Trump Administration Wants A Clean Reauthorization For NSA Surveillance
from the because-of-course-it-does dept
Considering the new administration has stepped up its ousting of immigrants, expressed its disinterest in pursuing civil rights investigations of the nation's law enforcement agencies, applauded asset forfeiture, and declared war on leakers, it comes as no surprise the White House supports a clean reauthorization of Section 702 surveillance.
The Trump administration does not want to reform an internet surveillance law to address privacy concerns, a White House official told Reuters on Wednesday, saying it is needed to protect national security.
The announcement could put President Donald Trump on a collision course with Congress, where some Republicans and Democrats have advocated curtailing the Foreign Intelligence Surveillance Act, or FISA, parts of which are due to expire at the end of the year.
Section 702 has dodged reform efforts, thanks in part to the intelligence community's unwillingness to discuss anything about it. Repeated requests by representatives for the NSA to come up with an estimate of how many US persons' communications are swept up "inadvertently" have been met with shrugs and stalling. Five years after he was first asked, James Clapper promised to have something put together "soon." We're still waiting.
Not helping the matter is the Privacy and Civil Liberties Oversight Board's evaluation of the program. After finding the Section 215 phone metadata program both useless and illegal, it had very little to say about the NSA's internet backbone dragnet. The best it could offer was that it was likely legal and any collection of US persons' communications was probably "inadvertent." It agreed the massive collection program ran right up against the edges of the Fourth Amendment, but didn't cross it -- at least as far as it was willing to examine.
Unfortunately, there will be no follow-up arriving before the reauthorization period closes. The PCLOB is mostly dead and unlikely to be revived by an administration looking for a no-questions-asked rubber stamping of Section 702's five-year renewal. Given that the unanswered questions about domestic surveillance weren't answered in time for the 2012 renewal debate, it's highly probable the Director of National Intelligence's office won't be providing these numbers to Congressional representatives ahead of the December deadline.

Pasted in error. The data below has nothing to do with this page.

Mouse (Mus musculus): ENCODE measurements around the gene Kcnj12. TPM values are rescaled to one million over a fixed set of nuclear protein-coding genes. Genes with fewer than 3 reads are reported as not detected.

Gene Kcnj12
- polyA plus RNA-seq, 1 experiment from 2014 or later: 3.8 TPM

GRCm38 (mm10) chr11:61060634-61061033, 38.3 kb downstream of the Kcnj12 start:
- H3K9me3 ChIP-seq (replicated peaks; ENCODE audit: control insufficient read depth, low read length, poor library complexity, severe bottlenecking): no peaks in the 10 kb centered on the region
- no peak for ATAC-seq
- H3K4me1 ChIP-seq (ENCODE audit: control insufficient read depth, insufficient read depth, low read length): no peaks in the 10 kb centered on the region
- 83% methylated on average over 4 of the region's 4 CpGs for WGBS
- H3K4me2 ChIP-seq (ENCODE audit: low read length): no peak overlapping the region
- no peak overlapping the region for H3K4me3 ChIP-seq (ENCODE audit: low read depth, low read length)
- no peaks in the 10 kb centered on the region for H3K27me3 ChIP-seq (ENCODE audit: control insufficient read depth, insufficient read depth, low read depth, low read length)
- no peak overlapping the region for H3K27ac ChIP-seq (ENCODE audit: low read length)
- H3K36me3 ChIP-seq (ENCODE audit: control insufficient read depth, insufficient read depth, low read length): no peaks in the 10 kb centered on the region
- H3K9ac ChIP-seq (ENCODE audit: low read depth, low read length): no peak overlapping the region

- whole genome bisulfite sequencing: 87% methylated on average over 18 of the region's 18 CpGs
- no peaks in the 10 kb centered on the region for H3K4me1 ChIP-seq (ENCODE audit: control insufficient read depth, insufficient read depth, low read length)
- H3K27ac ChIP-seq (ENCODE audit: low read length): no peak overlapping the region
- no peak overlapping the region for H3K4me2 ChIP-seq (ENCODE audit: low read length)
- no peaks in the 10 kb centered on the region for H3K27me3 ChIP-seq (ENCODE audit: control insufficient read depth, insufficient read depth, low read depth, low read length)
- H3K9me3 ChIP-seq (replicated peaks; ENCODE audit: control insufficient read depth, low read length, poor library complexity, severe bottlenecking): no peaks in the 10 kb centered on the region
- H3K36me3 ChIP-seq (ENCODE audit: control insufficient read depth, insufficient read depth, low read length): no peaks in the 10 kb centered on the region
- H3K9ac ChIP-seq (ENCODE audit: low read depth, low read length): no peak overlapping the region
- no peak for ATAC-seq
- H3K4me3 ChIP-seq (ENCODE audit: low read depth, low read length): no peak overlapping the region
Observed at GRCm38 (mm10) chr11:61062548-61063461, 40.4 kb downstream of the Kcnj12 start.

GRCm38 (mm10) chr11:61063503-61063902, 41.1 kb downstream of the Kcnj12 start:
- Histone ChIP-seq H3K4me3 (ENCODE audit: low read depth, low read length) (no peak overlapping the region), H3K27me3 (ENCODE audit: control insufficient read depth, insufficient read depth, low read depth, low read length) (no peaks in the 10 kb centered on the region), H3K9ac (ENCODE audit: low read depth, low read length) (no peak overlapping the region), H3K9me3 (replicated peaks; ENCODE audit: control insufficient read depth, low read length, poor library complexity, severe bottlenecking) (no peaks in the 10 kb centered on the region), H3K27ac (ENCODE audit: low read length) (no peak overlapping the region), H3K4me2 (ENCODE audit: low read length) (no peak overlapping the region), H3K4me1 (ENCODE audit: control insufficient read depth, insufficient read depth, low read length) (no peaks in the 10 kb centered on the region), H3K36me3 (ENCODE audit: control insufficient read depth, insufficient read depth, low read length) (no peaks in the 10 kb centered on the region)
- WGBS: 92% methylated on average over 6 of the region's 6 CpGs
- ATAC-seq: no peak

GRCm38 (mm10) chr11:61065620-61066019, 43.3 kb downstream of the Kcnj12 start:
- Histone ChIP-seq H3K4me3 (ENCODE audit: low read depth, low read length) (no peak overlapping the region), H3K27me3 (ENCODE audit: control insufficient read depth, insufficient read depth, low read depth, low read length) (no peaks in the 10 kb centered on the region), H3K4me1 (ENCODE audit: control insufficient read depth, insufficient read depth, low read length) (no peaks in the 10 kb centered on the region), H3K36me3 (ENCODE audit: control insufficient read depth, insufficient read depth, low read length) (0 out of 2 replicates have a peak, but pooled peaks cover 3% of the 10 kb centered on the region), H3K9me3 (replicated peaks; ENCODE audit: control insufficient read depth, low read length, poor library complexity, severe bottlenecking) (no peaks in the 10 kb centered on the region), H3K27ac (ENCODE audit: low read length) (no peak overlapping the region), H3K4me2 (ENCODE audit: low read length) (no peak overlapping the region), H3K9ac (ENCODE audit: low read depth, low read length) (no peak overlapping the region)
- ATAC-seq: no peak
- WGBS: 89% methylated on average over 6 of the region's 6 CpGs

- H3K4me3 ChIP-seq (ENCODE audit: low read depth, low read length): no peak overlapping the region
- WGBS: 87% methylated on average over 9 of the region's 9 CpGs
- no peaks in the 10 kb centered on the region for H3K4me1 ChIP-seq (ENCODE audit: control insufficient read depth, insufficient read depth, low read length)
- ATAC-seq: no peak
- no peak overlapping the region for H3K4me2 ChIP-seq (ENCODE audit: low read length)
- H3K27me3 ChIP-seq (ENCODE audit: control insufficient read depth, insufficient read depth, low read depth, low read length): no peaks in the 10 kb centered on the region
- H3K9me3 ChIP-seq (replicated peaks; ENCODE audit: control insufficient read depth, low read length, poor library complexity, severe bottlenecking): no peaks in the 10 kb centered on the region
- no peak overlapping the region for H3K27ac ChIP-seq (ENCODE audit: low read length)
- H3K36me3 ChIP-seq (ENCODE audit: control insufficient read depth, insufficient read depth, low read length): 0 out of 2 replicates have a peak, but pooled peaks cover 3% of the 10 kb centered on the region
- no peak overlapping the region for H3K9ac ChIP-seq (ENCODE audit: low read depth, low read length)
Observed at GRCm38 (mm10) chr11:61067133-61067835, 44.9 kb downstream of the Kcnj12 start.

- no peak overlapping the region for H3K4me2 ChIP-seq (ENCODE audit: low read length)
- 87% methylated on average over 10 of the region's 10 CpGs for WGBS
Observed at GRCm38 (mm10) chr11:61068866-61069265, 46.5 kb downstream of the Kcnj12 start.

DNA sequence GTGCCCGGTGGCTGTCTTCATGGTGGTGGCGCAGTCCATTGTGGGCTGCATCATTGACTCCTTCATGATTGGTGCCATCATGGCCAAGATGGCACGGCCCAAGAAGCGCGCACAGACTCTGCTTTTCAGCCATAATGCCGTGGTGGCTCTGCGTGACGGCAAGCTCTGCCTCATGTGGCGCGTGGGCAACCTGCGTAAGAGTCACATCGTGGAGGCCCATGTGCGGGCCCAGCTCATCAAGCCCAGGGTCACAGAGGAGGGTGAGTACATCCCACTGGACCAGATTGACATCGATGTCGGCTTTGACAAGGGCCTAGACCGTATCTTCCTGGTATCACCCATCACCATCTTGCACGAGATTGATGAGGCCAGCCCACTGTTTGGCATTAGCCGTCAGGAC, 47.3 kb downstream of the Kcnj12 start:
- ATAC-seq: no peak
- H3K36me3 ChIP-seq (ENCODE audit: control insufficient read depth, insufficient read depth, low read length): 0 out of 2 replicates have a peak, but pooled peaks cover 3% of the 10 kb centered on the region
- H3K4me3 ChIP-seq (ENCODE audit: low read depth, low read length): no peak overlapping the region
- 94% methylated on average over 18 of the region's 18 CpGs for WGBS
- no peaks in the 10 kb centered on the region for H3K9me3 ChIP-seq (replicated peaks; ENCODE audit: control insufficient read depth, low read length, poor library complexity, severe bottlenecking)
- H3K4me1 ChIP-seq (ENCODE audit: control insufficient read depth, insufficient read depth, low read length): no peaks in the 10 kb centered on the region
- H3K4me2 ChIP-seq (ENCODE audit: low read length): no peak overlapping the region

Hopefully, there will be a more organized push back against a clean reauthorization. Thanks to multiple leaks, Congressional representatives should actually have some idea how much domestic surveillance occurs under this statute. It's more critical than ever that the program receive a detailed examination before the vote, considering the outgoing president gave more than a dozen federal agencies access to unminimized data/communications collected by the NSA.
And Trump himself has seen no reason to roll that sharing back, despite his antipathy towards much of Obama's orders and legislation. Ironically, his Saturday morning tweetstorm griping about the Trump Tower being "wire tapped" by Obama ahead of the November election. Once again, Trump has offered no proof of this claim, but even if taken at face value, it would be the byproduct of the Section 702 program he has stated he wants renewed with no changes. Communications with foreign persons is fair game under Section 702, even if the communications originate in the US. The FBI's acquisition of these communications (if that's what has happened) is specifically approved by the recent data-sharing program. Perhaps Trump might want to take a closer look at the program before attempting to shove it past inquistive legislators.